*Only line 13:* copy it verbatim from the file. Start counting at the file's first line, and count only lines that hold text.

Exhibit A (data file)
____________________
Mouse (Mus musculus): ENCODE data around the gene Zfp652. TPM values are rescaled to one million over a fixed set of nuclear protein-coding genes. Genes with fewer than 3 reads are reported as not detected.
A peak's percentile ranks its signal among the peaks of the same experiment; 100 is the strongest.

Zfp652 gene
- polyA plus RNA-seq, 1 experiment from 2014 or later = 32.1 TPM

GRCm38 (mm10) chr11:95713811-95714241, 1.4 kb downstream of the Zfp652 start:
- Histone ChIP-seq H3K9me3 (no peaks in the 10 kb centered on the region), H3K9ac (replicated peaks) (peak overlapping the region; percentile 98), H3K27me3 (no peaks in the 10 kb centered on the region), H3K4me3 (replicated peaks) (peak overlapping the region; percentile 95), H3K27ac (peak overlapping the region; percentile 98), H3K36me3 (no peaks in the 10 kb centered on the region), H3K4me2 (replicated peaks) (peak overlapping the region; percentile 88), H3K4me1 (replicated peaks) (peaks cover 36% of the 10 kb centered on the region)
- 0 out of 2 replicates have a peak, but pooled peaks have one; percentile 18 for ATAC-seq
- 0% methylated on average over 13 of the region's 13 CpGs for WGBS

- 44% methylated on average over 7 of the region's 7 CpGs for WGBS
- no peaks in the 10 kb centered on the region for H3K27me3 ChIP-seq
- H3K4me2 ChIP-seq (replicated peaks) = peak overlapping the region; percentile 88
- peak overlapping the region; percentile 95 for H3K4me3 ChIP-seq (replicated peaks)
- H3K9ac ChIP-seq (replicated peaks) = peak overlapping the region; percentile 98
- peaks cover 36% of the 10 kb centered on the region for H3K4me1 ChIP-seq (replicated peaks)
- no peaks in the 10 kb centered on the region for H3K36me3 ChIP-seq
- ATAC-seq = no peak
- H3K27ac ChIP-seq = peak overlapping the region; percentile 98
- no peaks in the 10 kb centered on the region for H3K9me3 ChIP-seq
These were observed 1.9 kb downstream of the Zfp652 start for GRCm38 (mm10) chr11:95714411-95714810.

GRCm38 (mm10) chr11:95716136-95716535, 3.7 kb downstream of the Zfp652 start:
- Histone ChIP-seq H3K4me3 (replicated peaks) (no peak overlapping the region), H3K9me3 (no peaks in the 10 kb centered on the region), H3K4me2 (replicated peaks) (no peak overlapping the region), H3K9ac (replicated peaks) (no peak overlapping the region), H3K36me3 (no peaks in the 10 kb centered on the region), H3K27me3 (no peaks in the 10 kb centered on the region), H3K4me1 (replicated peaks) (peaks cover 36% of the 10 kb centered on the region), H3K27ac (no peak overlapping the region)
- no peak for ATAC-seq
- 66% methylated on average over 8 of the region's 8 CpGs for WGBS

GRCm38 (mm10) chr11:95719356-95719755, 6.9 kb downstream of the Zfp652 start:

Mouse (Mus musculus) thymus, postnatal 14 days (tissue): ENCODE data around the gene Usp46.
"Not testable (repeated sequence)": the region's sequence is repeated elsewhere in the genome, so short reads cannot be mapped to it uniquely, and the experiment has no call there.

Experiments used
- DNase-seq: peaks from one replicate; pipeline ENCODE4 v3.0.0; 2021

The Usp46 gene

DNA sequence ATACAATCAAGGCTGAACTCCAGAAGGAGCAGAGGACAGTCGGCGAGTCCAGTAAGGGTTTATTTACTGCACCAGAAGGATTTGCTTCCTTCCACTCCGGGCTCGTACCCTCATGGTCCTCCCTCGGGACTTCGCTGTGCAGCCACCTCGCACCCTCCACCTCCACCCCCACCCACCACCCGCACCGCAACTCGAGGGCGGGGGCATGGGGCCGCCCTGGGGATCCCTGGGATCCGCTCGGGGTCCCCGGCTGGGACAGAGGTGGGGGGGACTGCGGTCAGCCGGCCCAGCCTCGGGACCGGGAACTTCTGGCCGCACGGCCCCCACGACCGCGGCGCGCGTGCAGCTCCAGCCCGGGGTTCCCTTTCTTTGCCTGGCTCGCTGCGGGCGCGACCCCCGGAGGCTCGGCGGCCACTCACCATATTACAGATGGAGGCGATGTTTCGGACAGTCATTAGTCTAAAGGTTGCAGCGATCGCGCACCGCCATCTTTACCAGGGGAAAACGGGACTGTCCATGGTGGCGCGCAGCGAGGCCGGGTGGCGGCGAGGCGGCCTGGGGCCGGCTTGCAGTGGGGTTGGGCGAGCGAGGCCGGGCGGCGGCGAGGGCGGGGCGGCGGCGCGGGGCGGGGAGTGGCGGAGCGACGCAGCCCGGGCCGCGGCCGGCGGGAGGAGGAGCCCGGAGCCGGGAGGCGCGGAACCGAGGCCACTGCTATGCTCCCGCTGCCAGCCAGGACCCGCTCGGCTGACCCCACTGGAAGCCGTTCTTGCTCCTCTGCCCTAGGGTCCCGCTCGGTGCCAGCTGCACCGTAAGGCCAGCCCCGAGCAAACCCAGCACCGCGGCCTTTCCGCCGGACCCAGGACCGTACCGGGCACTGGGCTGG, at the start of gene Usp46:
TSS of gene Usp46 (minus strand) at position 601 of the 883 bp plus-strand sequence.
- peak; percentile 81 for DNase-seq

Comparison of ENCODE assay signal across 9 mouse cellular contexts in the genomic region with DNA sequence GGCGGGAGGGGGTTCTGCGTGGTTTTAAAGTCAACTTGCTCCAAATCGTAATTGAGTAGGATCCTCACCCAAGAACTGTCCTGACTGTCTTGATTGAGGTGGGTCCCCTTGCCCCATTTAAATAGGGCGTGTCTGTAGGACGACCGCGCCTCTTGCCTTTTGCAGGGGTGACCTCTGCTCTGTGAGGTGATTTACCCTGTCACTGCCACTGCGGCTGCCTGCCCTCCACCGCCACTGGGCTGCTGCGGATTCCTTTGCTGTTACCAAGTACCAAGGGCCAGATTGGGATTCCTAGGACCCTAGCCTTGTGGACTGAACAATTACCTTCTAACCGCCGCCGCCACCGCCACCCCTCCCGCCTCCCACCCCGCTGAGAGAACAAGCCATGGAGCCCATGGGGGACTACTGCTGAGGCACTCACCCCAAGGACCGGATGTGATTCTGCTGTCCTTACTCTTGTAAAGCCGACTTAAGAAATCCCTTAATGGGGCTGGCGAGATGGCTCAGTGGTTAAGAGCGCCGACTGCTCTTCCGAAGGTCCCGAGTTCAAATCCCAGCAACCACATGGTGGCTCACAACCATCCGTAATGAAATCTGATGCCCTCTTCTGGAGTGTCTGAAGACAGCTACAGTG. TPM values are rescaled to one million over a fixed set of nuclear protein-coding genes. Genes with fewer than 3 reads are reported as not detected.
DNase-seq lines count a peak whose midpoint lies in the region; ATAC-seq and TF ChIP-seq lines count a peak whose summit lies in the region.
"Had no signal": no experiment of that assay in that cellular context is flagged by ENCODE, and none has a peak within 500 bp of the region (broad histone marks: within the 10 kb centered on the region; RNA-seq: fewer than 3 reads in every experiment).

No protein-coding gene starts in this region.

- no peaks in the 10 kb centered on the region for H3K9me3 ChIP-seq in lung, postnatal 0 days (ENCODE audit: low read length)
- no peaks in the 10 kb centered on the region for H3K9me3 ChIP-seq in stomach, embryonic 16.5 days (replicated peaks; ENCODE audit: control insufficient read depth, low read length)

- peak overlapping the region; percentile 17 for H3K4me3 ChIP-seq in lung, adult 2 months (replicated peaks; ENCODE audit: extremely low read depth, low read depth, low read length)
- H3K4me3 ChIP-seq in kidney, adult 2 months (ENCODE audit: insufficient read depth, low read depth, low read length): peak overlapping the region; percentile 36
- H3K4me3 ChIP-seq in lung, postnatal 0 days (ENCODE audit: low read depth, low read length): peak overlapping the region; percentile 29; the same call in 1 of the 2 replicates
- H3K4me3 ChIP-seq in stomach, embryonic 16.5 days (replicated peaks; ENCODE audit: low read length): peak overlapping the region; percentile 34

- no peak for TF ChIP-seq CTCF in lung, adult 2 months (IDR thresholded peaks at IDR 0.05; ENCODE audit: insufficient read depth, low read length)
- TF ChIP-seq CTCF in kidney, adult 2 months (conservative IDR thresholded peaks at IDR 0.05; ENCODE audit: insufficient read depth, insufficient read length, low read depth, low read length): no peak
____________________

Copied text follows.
- H3K9ac ChIP-seq (replicated peaks) = peak overlapping the region; percentile 98